A cocky pet Australian galah has come to the attention of biosecurity officials from two countries, after it bypassed strict processes and checked itself in for a luxury cruise to New Zealand that departed on 21 January.
Australian and New Zealand biosecurity officials worked together with the cruise operators to manage the biosecurity risks, after Harri the much-loved eight-year-old galah was spotted getting some sun on 24 January while the ship was on-route to Fiordland.
Acting Head of Biosecurity Animal Division at the Department of Agriculture and Water Resources, Jackie South, said Australia and New Zealand enforce strict biosecurity conditions on birds to protect animal and human health, along with valuable agricultural industries.
“Australia and New Zealand both have strict biosecurity conditions for bird imports, due to the risk of exotic diseases to our environments and unique native birds, as well as egg and poultry industries,” Ms South said.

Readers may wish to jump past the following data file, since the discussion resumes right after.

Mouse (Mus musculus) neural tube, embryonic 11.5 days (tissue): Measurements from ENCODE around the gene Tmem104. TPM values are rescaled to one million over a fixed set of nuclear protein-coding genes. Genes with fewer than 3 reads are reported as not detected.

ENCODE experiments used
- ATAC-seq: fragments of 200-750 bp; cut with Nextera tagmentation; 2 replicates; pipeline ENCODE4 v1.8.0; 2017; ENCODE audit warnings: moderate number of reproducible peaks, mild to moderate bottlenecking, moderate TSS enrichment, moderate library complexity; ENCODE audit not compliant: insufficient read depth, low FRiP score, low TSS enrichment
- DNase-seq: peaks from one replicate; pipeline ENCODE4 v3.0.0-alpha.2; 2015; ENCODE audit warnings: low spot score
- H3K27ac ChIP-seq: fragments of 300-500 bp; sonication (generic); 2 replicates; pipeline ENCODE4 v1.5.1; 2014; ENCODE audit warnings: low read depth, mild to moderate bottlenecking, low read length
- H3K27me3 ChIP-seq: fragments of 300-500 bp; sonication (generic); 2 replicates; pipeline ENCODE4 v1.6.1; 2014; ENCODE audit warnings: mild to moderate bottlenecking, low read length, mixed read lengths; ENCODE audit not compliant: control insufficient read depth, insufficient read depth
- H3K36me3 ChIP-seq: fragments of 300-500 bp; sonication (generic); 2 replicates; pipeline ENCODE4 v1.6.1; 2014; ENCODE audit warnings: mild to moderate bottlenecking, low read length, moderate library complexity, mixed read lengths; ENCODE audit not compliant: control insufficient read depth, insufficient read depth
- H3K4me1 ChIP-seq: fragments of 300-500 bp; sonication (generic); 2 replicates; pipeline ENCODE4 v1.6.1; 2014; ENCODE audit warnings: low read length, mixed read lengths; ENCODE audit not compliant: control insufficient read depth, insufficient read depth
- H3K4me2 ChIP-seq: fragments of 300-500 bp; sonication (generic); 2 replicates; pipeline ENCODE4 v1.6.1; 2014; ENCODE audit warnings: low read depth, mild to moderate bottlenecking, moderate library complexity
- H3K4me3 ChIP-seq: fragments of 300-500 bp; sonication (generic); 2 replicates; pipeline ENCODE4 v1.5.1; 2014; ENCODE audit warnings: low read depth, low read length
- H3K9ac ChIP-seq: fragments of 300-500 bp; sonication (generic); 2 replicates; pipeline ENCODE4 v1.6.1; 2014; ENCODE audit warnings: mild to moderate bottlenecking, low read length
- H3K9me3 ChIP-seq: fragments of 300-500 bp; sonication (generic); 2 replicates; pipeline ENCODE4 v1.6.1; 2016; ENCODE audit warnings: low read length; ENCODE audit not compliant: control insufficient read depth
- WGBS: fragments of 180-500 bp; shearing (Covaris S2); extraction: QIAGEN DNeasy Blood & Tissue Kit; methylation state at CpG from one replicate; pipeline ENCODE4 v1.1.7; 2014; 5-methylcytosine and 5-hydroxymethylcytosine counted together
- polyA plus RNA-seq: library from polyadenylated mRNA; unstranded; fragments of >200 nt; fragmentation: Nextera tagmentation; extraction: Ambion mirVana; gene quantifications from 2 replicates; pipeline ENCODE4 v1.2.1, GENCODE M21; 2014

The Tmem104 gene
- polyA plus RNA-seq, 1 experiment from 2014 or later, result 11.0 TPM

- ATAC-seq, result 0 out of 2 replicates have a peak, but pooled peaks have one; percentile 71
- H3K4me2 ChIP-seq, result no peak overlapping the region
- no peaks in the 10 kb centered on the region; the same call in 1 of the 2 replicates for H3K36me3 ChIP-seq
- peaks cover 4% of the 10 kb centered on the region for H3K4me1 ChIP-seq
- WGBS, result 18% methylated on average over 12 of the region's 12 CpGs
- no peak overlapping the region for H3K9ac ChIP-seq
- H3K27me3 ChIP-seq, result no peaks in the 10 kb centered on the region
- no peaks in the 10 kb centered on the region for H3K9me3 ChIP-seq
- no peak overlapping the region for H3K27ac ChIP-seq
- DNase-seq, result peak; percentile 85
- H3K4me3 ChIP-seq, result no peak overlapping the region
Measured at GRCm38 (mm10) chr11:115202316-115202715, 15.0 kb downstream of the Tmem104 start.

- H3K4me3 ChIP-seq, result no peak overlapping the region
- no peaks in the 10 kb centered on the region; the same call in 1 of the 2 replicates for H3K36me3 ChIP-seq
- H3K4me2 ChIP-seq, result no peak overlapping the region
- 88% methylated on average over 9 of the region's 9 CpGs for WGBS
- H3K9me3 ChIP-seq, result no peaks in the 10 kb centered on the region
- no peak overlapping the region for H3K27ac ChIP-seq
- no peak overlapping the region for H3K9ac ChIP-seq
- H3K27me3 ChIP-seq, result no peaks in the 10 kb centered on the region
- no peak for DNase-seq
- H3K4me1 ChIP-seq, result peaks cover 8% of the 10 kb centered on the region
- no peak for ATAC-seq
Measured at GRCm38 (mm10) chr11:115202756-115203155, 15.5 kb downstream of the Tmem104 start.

“In this case, upon finding Harri the ship’s crew sought advice from New Zealand’s Ministry of Primary Industries (MPI), and they alerted biosecurity staff from my department.
“There were signs Harri was a pet bird, due to her microchip and leg ring, and our department tracked down her owners.
“Following negotiation with the ship’s captain and MPI, Australian biosecurity officials set the conditions that needed to be met for Harri to be re-imported with our biosecurity safeguarded, taking into account New Zealand’s avian health status.
“MPI set clear directives for the cruise operators and Harri spent her holiday in an unoccupied cabin, without contact with other birds, and MPI personally reviewed her containment arrangement at each port.
“On return to Australia she passed a veterinary examination, and has now been returned to her owners—who themselves have just returned from a cruise.
“She had escaped on 13 January, and is thought to have found her way on to the decks as the ship prepared to depart on 21 January.
“Perhaps Harri felt she too needed a holiday, but Australia and New Zealand treat biosecurity very seriously, especially in regards to foreign species.
“It was fortunate we were able to reach a good outcome, thanks to the cooperation between the vessel operators and Australian and New Zealand’s biosecurity officials.”